Upset Potential: South Florida faces Notre Dame (#16 AP, #18 USA Today) right out of the chute on Saturday, September 3rd. A number of other winnable games follow until Big East season kicks off at Pittsburgh on Thursday, September 29th. The Bulls might enter that game with a 3-1 record, and any shot at a Big East championship likely rests on that outcome, along with home games against Miami and West Virginia at the end of the season.

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37. The Houston Cougars (5-7, 4-4 in Conference USA)

Comment: We had a hard time coming up with both the nickname and the conference for the Houston Cougars. Whereas we could name the conference affiliation for nearly all of The Other 25, and the nickname for every team, somehow Houston eluded us. After some head-scratching (not the Texans . . . or Cowboys . . . Mustangs . . . Roadrunners . . . Tumbleweeds . . . ) we had to give in and resort to Google. Our bad, Cougars. For reasons we'll explain below, we want to nominate "Lonesome Polecats" as Houston's new nickname. No one would ever forget that one.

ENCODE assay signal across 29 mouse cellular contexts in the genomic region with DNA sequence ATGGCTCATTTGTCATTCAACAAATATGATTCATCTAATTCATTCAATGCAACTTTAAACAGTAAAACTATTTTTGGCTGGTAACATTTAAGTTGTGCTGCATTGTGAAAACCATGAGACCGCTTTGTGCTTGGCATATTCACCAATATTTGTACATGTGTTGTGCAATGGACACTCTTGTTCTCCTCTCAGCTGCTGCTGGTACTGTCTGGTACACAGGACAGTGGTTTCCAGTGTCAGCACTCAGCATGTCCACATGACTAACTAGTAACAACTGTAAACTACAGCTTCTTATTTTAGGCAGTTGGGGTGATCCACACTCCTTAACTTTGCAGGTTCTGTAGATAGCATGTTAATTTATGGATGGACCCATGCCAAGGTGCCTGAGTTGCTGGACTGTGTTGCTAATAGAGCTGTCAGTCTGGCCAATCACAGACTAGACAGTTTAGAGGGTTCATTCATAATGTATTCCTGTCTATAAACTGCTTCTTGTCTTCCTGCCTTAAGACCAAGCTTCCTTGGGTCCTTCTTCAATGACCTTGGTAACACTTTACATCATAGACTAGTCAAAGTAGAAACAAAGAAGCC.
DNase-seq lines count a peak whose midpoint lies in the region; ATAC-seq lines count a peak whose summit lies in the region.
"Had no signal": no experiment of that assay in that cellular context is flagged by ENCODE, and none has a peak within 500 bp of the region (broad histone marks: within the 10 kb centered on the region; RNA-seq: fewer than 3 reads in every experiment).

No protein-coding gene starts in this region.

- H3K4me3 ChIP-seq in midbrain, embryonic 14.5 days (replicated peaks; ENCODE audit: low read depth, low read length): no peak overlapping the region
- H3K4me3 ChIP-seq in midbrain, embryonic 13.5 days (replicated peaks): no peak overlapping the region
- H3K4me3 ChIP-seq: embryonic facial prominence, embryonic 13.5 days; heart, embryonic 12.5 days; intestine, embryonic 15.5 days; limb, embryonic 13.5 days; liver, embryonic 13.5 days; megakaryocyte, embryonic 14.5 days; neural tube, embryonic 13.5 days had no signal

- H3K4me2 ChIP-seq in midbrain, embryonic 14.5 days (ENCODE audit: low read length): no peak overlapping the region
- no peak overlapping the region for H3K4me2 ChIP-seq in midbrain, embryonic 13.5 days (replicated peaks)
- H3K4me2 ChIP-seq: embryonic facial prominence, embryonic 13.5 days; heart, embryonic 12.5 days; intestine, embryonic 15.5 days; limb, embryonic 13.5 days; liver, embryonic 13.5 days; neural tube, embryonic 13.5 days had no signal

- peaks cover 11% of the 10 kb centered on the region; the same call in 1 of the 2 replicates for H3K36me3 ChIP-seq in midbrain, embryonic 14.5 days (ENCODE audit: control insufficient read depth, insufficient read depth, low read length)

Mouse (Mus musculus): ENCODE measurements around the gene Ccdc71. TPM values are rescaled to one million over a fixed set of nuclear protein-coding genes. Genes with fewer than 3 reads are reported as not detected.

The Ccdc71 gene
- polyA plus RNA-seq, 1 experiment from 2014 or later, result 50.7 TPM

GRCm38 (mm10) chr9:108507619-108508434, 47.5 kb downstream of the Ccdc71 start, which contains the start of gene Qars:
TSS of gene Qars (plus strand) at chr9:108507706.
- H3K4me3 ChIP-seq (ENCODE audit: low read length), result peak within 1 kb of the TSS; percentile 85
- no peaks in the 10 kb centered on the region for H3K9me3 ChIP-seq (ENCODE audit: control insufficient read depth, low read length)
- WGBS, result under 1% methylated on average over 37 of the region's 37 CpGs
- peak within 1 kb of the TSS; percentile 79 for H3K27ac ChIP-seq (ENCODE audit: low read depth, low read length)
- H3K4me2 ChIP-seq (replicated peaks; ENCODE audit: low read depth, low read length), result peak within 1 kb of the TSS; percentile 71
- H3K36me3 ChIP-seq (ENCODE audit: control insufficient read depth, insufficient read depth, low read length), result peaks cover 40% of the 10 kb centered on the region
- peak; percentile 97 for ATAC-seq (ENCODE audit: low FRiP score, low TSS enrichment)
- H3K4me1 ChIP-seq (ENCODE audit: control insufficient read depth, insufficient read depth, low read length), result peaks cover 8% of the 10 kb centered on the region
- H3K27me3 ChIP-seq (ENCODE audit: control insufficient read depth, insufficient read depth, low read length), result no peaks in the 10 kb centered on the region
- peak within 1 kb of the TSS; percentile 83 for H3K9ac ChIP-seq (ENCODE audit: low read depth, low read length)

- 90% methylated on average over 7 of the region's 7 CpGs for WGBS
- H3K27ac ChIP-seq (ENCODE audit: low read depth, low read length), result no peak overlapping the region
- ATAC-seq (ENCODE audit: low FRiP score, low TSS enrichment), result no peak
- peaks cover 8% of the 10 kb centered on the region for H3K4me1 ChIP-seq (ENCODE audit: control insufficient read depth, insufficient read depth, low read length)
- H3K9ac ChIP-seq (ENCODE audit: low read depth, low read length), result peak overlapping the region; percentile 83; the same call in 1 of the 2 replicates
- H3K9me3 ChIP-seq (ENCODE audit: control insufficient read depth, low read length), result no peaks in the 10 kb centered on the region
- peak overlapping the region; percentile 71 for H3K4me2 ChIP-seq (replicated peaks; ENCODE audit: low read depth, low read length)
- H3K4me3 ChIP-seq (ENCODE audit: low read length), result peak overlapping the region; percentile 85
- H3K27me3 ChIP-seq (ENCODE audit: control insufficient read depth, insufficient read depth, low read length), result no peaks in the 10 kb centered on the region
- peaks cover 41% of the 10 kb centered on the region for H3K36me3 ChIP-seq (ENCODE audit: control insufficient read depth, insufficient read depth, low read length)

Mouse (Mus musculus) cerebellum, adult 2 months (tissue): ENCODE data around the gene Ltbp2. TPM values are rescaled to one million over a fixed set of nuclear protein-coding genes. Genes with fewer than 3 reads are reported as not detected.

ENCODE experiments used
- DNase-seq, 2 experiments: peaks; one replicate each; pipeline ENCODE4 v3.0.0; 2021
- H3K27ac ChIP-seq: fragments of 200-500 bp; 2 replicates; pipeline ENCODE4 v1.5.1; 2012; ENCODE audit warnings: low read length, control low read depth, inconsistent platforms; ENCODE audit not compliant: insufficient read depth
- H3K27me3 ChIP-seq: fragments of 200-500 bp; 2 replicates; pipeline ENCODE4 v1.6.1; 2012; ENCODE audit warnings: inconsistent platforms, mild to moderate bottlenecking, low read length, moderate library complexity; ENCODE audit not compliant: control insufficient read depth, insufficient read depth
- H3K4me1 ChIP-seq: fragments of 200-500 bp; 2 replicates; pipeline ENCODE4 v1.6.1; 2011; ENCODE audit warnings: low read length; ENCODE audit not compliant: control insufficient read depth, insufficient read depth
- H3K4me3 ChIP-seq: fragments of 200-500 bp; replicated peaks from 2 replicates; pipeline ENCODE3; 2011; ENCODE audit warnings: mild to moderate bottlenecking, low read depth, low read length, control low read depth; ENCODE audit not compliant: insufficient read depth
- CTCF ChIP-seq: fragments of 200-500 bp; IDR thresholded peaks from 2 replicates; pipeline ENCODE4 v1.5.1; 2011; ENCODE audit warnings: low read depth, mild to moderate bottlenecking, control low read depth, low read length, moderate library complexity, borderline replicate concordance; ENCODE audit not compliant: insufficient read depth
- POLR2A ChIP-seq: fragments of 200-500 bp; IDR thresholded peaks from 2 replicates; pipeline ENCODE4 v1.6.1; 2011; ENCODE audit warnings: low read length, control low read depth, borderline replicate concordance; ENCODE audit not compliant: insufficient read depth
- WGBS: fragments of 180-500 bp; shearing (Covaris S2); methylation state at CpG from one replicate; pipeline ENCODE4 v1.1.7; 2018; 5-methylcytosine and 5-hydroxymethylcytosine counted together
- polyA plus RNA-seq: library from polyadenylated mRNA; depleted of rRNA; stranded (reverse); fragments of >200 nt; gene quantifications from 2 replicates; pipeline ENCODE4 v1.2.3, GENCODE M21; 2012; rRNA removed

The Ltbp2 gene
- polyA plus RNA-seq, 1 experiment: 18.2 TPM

Upset Potential: The 2010 season hit the fan for the "Cougs" in a mid-September game against UCLA. Starting QB and Heisman hopeful Case Keenum (torn ACL) and backup Cotton Turner (broken collarbone) were lost for the season in a 31-13 loss at the Rose Bowl. Fortunately for Houston, the NCAA granted Keenum's "medical hardship" request for a sixth season of eligibility. The star quarterback - who has compiled 13,586 career passing yards - will again direct Houston's high-powered offense. Keenum may earn an honorable mention in the 2011 Heisman race, but Houston's conference affiliation (Conference USA is non-AQ) and low strength of schedule (in the 70s) figure to hold him back. Further, the QB has struggled to shed the "system quarterback" label throughout his career.